However, it appears from the evidence brought before the Panel that the second criterion has not been met. Although the website appears to offer mainly trademarked goods, the Respondent has admitted – and its website clearly shows – that it also sells a number of other products. In this respect, the Respondent has argued that these other products are all intended for BMW motorcycles, and that the other trademarks mentioned on its website are not (direct) competitors of the Complainant. However, it cannot be denied that on the website linked to the Domain Name the Respondent not only offers goods under the Trademark, but also products of other companies, which are identical and/or similar to the goods for which the Trademark has been registered, therefore qualifying such companies as being in competition with the Complainant and its trademarked goods. As the Complainant has correctly indicated, the offering of such other products, including through the alphabetical overview of all (other) trademarks available on the website (headed “Find Your Favorite Brand”, which appears when a visitor clicks on the link “Brands” in the menu on the home page), makes it easy for Internet users to switch to such other products than identical ones produced by the Complainant. These circumstances indicate that the Respondent was – perhaps not primarily, but not insignificantly also – using the Trademark in the Domain Name to divert the attention of Internet users to competing goods, which implies that the Domain Name is not (only) used for the bona fide offering of goods or services (see: Seiko EPSON Corporation v. ANEM Computers / ANEM, WIPO Case No. DNL2010-0024).
Based on the foregoing, the Panel is of the opinion that the Respondent has no rights to or legitimate interests in the Domain Name under the Regulation.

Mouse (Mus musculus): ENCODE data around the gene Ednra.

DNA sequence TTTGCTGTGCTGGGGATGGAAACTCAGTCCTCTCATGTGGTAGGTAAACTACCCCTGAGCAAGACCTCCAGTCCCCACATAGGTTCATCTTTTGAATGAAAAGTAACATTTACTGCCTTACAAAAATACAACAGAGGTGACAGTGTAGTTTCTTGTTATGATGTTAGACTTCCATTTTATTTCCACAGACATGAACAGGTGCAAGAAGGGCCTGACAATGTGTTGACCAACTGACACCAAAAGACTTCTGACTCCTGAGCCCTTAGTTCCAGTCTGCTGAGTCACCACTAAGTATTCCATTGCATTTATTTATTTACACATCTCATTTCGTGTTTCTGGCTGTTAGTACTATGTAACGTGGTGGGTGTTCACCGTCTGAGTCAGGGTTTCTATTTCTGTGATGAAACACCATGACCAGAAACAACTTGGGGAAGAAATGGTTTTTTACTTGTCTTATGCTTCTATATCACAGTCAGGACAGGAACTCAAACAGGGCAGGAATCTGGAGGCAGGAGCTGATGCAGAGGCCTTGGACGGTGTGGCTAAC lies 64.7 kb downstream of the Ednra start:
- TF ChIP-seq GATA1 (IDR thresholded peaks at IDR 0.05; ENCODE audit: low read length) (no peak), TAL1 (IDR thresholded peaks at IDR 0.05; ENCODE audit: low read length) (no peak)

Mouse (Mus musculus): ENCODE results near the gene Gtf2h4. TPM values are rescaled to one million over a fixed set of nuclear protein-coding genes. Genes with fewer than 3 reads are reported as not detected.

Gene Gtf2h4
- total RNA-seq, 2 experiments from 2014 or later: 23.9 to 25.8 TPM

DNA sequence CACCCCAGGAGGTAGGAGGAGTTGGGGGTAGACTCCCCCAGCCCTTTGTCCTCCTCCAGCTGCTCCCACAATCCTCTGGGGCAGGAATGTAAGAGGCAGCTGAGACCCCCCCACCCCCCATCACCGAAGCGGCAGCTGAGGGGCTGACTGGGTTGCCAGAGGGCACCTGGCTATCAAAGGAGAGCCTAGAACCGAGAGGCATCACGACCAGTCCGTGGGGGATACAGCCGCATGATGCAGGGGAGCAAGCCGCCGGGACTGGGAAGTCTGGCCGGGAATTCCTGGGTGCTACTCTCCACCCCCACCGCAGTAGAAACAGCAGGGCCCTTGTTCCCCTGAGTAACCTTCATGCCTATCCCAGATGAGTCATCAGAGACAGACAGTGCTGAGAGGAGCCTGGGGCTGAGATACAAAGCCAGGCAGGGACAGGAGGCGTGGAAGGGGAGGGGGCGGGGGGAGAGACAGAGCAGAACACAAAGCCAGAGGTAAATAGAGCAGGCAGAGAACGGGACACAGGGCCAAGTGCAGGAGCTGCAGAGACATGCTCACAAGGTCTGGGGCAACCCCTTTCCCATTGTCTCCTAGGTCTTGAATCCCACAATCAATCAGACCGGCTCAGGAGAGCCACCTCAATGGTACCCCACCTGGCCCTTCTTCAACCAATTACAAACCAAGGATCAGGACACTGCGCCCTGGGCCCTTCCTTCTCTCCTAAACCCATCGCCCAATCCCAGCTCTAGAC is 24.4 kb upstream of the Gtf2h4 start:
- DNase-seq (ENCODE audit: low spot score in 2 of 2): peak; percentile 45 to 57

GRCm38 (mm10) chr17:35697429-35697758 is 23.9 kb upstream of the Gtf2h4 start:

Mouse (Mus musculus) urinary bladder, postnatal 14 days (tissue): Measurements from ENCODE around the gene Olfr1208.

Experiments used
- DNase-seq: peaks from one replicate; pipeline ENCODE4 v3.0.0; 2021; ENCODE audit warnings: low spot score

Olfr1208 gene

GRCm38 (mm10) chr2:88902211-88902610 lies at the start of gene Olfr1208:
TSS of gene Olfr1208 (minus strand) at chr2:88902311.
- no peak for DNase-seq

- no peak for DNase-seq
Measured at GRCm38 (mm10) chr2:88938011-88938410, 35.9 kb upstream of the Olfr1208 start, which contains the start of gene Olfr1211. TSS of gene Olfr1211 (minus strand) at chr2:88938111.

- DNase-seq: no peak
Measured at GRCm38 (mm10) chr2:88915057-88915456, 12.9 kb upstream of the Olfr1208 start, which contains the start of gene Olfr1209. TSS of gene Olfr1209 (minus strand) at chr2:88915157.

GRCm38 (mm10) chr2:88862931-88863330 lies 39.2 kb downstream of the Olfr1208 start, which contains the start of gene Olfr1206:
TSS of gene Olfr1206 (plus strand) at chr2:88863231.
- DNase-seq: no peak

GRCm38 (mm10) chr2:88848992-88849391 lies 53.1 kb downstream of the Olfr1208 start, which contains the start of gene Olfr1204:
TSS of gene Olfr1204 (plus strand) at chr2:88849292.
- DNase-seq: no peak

C. Registered or Used in Bad Faith
The registrations of the Trademark predate the Domain Name’s registration by several years, even decades. As the Respondent has indicated to be a former employee of BMW (in its letter to the Complainant, submitted as Annex 6 to the Complaint), the Panel deems it certain that the Respondent was aware of the Complainant’s (well-known) Trademark when registering the Domain Name. Moreover, the Trademark of the Complainant is a well-known trademark and the Complainant owns rights thereto effective and enforceable in the Netherlands, while the Domain Name is in the “.nl” domain, the website linked to it is in the Dutch language, the Respondent is established and runs its business in the Netherlands and the website concerned also offers goods under the Trademark.
Indeed, the Panel notes that the Respondent has indicated to have never acted in bad faith and apparently has, upon receipt of the warning letter(s) on behalf of the Complainant indicating its rights and concerns, made efforts to bring its website in conformity with the (minimum) requirements for use of a Domain Name incorporating the Trademark, in an attempt to meet the criteria mentioned above under Section 6 B. (Oki Data Americas, Inc. v. ASD, Inc., WIPO Case No. D2001-0903). That said, despite its disclaimer on the website, the fact remains that the Domain Name incorporates the Trademark thereby attracting Internet users to the website that also offers products other than trademarked goods. Therefore, the Panel must conclude that the Domain Name is being used by the Respondent for commercial gain, by intentionally attracting Internet users to its website where the Respondent is also offering goods of competitors of the Complainant, through the likelihood of confusion with the Complainant’s Trademark as to the source, sponsorship, affiliation or endorsement of the Respondent’s website. This constitutes evidence of bad faith in terms of the Regulations (article 3.2(d)) (see: Seiko EPSON Corporation v. ANEM Computers / ANEM, WIPO Case No. DNL2010-0024; and Taylor Made Golf Company, Inc. v. Lotom Group S.A., WIPO Case No. DNL2010-0067).
On the above grounds, the Panel finds that the requirements of registration or use in bad faith of the Domain Name pursuant to article 2.1(c) of the Regulations have been met.
For all the foregoing reasons, in accordance with articles 1 and 14 of the Regulations, the Panel orders that the Domain Name <bmwmotorenshop.nl> be transferred to the Complainant.
Date: September 23, 2013